Bar Flower: My Decadently Destructive Days And Nights As A Tokyo Hostess
You have to give her credit. Lots of party girls placate themselves by “gathering material” for a memoir that never gets written, but Lea Jacobson actually untangled herself from alcohol and depression, quit her job as a Tokyo bar hostess, found a new way to pay the bills, and then wrote a book about it.
The result is a swooping, lurching memoir, which seems fairly appropriate considering that she is inebriated through much of her story. The book takes on a solemn tone at about the same time that Jacobson decides to get sober, and if it loses something in vivacity, it gains more than it loses in insight.
“Taking shit with grace” — that’s how Jacobson describes the job of a hostess. The downside of hostessing may be putting up with misogynist, condescending, demeaning attitudes, but it’s the upside, too. It’s how you get drinks, presents and a salary. Jacobson likens hostessing to teaching English: “Both jobs basically require one to act as both a cultural exhibition and an entertainer.”
If anyone would know, she would; after being fired from her job teaching English at a kindergarten for the heinous crime of consulting a psychotherapist, Jacobson got work at a Tokyo hostess bar. What started as a rowdy way to make rent quickly morphed into an all-consuming lifestyle, and Jacobson found herself trapped in an intricate game in which she was both the contestant and the prize.
Many who pick up a hostess’s memoir will be hoping for some juicy gossip on what really happens after hours, but Jacobson sticks to the party line: no, they really don’t sleep with their customers. (You can practically hear her rolling her eyes.) While some readers may be skeptical, Jacobson’s explanation makes perfect sense. The thrill for customers is the chase, the dance and the negotiation. He pays in drinks and gifts, and she provides him with an ever-fresh fantasy. A hostess who sleeps with her customer ends this charming game. She morphs from a miraculously accommodating vision into a flesh-and-blood mistress, one who needs to be financially supported, talked to and argued with. In short, when her clothes come off, she loses the very aura of fantasy that made her so appealing in the first place.
A hostess who sleeps with her customers, says Jacobson, is just bad at her job. There is, however, an important caveat: all bets are off if the bar is in Shinjuku. Girls who work in more upscale areas like Ginza or Akasaka apparently play by the rules, Tokyo urban legend notwithstanding.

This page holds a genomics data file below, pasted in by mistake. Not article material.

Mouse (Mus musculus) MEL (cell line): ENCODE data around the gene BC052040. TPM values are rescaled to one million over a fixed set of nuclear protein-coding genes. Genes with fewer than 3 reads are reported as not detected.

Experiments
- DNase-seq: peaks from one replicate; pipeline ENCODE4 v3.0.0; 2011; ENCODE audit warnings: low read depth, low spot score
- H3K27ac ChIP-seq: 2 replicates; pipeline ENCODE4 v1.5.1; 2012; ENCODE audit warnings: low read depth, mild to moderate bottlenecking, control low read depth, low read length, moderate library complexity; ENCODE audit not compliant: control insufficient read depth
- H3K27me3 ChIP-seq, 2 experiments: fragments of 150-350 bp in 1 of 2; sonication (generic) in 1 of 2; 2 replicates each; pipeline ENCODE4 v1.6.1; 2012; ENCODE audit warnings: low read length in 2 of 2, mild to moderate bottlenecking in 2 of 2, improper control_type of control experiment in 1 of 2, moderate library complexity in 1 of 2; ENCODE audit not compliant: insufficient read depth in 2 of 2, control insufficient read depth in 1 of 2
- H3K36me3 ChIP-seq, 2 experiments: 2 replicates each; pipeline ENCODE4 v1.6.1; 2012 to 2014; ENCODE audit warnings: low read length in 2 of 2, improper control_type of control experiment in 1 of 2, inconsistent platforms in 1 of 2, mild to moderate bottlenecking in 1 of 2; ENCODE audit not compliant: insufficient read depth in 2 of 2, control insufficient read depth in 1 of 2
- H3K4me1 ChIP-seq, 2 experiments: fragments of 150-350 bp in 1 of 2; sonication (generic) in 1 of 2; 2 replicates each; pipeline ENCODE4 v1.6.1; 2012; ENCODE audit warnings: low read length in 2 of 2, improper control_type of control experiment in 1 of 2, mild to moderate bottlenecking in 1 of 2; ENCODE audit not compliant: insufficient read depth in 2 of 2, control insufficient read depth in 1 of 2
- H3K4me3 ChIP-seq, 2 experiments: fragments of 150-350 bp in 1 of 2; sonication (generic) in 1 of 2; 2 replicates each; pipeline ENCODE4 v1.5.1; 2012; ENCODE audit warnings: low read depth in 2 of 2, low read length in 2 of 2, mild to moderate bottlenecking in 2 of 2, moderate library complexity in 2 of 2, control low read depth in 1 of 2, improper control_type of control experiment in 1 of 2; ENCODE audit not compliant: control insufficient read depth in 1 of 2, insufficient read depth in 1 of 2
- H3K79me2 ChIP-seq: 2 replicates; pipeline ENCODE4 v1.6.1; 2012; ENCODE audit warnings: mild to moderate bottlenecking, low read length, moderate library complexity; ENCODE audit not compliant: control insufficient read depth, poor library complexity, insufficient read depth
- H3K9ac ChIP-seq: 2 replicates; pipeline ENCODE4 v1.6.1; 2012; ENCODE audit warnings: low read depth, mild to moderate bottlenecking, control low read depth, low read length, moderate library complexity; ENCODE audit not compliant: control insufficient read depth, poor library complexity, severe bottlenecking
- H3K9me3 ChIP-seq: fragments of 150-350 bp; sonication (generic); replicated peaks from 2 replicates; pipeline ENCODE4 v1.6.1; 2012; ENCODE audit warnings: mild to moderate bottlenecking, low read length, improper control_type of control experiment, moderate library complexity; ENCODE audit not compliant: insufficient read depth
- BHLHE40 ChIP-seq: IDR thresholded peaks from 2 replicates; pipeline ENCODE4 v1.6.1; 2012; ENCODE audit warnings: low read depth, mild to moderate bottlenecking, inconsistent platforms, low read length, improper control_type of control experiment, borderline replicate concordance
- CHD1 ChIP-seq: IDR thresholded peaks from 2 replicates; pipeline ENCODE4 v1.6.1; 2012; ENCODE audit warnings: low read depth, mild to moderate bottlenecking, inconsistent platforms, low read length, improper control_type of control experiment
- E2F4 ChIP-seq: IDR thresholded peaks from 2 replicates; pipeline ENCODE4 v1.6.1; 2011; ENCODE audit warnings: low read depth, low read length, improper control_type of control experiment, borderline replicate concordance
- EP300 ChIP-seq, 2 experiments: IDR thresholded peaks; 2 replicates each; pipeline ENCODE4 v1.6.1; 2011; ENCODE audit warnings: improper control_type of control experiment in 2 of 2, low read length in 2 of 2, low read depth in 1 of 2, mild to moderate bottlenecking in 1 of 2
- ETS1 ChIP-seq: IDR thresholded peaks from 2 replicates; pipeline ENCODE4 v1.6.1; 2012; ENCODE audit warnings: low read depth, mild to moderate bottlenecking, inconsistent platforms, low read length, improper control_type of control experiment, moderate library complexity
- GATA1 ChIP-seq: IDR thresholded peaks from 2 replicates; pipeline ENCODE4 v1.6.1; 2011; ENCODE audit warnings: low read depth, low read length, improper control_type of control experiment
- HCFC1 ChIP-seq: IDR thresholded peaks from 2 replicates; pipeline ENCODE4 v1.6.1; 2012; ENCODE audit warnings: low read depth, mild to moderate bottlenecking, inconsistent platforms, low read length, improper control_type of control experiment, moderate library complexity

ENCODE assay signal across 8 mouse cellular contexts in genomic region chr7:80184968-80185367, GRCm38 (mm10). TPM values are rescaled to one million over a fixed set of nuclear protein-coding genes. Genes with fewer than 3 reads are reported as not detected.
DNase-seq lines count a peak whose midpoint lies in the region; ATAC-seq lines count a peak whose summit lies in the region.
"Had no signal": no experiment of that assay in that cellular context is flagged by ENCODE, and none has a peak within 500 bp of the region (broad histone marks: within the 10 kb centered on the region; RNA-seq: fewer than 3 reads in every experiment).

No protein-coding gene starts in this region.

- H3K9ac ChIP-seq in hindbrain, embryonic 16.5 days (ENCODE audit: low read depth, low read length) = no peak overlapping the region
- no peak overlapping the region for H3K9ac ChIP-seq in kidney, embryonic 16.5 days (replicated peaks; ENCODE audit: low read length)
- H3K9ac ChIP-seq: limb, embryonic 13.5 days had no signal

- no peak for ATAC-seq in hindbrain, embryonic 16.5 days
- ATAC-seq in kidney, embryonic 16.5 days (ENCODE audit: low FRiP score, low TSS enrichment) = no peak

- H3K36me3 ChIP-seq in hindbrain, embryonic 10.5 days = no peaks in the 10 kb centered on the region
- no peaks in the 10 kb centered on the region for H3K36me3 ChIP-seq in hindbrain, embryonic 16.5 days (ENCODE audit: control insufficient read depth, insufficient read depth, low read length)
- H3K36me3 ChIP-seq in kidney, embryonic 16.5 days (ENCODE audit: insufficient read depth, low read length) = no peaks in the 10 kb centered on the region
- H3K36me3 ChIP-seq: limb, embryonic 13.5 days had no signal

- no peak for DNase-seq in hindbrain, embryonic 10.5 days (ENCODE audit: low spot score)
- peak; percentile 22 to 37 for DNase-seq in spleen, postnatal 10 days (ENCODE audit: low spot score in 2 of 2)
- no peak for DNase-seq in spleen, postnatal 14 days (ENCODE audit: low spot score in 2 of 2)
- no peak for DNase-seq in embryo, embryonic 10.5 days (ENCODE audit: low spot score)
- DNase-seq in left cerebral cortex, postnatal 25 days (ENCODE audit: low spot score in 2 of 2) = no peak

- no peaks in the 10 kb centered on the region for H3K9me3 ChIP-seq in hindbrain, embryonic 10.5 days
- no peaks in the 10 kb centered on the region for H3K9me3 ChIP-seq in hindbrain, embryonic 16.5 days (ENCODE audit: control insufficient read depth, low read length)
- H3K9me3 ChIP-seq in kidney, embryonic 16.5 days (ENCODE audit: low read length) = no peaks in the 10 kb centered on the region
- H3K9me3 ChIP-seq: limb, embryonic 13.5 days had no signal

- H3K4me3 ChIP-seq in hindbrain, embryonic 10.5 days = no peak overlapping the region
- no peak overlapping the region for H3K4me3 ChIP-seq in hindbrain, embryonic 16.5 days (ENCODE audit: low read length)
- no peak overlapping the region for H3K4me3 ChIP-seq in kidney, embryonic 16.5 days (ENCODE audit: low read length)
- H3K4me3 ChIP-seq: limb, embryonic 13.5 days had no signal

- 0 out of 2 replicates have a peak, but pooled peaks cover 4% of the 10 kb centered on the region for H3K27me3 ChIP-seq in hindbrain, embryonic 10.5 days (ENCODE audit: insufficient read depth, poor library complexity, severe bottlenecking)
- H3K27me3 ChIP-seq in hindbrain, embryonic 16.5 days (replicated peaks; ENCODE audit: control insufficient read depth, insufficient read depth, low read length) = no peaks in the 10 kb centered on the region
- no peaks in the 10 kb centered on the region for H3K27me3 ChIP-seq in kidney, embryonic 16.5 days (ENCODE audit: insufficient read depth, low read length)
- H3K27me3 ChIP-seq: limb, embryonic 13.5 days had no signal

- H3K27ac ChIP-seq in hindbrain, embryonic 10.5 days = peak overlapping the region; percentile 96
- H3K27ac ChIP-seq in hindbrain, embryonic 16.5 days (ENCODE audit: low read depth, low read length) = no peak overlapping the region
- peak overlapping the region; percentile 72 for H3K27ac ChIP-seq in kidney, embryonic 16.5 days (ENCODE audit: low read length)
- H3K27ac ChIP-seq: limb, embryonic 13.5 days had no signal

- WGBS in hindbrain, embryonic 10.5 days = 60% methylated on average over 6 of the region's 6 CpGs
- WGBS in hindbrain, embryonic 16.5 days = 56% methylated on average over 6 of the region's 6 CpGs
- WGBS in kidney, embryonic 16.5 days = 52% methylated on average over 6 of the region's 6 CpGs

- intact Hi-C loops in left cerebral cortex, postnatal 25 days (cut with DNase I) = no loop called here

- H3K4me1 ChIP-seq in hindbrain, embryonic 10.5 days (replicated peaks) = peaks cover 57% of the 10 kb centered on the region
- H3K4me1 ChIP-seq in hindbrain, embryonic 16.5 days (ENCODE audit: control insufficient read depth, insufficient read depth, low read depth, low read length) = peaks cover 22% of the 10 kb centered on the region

The specter of Lucie Blackman, the murdered English hostess who worked at a well-known hostess bar in Roppongi, haunts the popular imagination — and it haunts “Bar Flower,” too. Still, Jacobson contends that young women are actually safer working within the strict confines of a hostess bar than they are partying at watering holes like 911. Under the mercenary gaze of a mama-san, the rules are clear and the boundaries drawn in stone: no touching, no kissing; the man buys the drinks, and in return he gets flattering female companionship.
In fact, Jacobson has obligatory sex only once in the narrative — and not with a customer. Reluctantly going on a “normal” date, she finds herself succumbing to the oldest assumption in the male chauvinist handbook: dinner plus champagne equals sex. After the staged theater of the hostess bar, her own boundaries are almost nonexistent.
So why does she stay? The contrast between women in dire economic straits and someone like Jacobson, an American with a graduate degree, is one of the most compelling tensions throughout the book. Jacobson explores the interweaving factors of low self-esteem, inertia, a need for male approval, and the cycle of her addiction to alcohol, but never quite untangles the knot at the center: she drinks to help her get through the job, but why does she have the job in the first place? Before she can completely unravel this conundrum, and also before she succumbs to a total alcoholic breakdown, Jacobson attends an AA meeting, feels the first lift of possibility, and begins her long journey away from alcohol.
Though occasionally Jacobson’s prose is overblown and she could have used a more ruthless editor, “Bar Flower” offers special treats for those familiar with Tokyo. She tackles the exoticized arena of the hostess bar with neither the reverence of most Japanophiles nor the jaded contempt of many long-term expats. She likes it, she sees its absurdity, and it makes her sad or it makes her laugh — but it never makes her turn off. The intensity of her curiosity is what lingers on my tongue long after the more awkward passages are forgotten. It’s a bit like the taste of champagne, followed by a “chuhai” chaser for the walk home — but without the headache.